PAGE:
“If you are cold, tea will warm you;
if you are too heated, it will cool you;if you are depressed, it will cheer you; if you are excited,it will calm you.”
William E. Gladstone
Is tea healthier for you than water? Drinking three or more cups of tea a day is as good for you as drinking plenty of water and may even have extra health benefits, say researchers. The work in the European Journal of Clinical Nutrition dispels the common belief that tea dehydrates.
Tea not only rehydrates as well as water does, but it can also protect against heart disease and some cancers, UK nutritionists found.
Experts believe flavonoids are the key ingredient in tea that promotes health. These polyphenol antioxidants are found in many foods and plants, including tea leaves, and have been shown to help prevent cell damage. They found clear evidence that drinking three to four cups of tea a day can cut the chances of having a heart attack. Some studies suggested tea consumption protected against cancer, although this effect was less clear-cut. Other health benefits seen included protection against tooth plaque and potentially tooth decay, plus bone strengthening.
"Drinking tea is actually better for you than drinking water.
Water is essentially replacing fluid. Tea replaces fluids and contains antioxidants so it's got two things going for it." Tea is rehydrating. "Studies on caffeine have found very high doses dehydrate and everyone assumes that caffeine-containing beverages dehydrate. But even if you had a really, really strong cup of tea or coffee, which is quite hard to make, you would still have a net gain of fluid.
Besides the fact that tea is as much a rehydrating agent as water, it is an extremely potent antioxidant and anticancer agent. This is mostly due to the flavonoids and polyphenol antioxidants that are natural ingredients in the beverage.
"A cup of tea contains fluoride, which is good for the teeth,"
There was no evidence that tea consumption was harmful to health. However, research suggests that tea can impair the body's ability to absorb iron from food; meaning people at risk of anemia should avoid drinking tea around mealtimes.
"Studies in the laboratory have shown potential health benefits. "The evidence in humans is not as strong and more studies need to be done. But there are definite potential health benefits from the polyphenols in terms of reducing the risk of diseases such as heart disease and cancers. "In terms of fluid intake, we recommend 1.5-2 liters per day and that can include tea.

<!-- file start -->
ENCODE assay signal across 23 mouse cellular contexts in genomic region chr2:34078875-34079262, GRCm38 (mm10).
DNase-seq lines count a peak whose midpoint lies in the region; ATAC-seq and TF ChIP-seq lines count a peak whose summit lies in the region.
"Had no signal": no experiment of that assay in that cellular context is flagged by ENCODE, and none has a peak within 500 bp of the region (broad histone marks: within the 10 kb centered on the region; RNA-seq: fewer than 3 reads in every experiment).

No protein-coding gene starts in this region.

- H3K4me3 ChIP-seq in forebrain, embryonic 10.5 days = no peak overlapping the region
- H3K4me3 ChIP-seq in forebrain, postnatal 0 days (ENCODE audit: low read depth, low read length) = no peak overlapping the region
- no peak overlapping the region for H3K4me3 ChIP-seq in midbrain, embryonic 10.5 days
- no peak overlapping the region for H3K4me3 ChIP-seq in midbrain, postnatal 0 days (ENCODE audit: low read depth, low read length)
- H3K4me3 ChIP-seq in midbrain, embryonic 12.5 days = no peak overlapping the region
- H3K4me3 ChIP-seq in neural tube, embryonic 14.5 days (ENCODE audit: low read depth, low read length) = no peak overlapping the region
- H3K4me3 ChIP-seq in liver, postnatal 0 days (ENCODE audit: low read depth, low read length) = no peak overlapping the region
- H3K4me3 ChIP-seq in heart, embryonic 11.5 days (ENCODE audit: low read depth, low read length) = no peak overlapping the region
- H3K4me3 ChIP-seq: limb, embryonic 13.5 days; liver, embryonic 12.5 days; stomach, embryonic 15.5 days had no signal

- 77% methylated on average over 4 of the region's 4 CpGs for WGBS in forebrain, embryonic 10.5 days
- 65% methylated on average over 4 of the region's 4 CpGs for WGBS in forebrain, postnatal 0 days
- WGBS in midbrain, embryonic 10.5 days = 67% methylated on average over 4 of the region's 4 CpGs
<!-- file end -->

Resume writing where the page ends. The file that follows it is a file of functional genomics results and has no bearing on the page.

Tea is not dehydrating. It is a healthy drink."
Tea leaves are a very rich source of flavonoids. Flavonoids are a class of naturally occurring plant compounds that function as antioxidants. They are plant pigments and even if they are not labeled as essential nutrients, they enhance the processing of vitamin C, which is itself a powerful antioxidant. Flavonoids are also needed to maintain capillary walls and protect against infections.
Deficiency of flavonoids may lead to easily bruising. Flavonoids are extremely potent anti-oxidants. Antioxidant properties of the natural pigments fight against molecular oxidation by the free radicals; this is why they are called anti-oxidants. In our body, an infinite number of chemical reactions take place every day. A part of the chemical changes in the cells that use oxygen give birth to free radicals, which are harmful for the cells and the organism.
An excessive amount of free radicals interact with the DNA or parts of the other cells in the body and may damage them. But the antioxidants counteract and neutralize these organic "enemies." For the study, researchers have analyzed a large number of scientific works on water and tea's properties and effects upon our health. They found that tea rehydrates our body as well as water, but it also contains the "magic" ingredients, which keeps us from a wide range of various health disorders.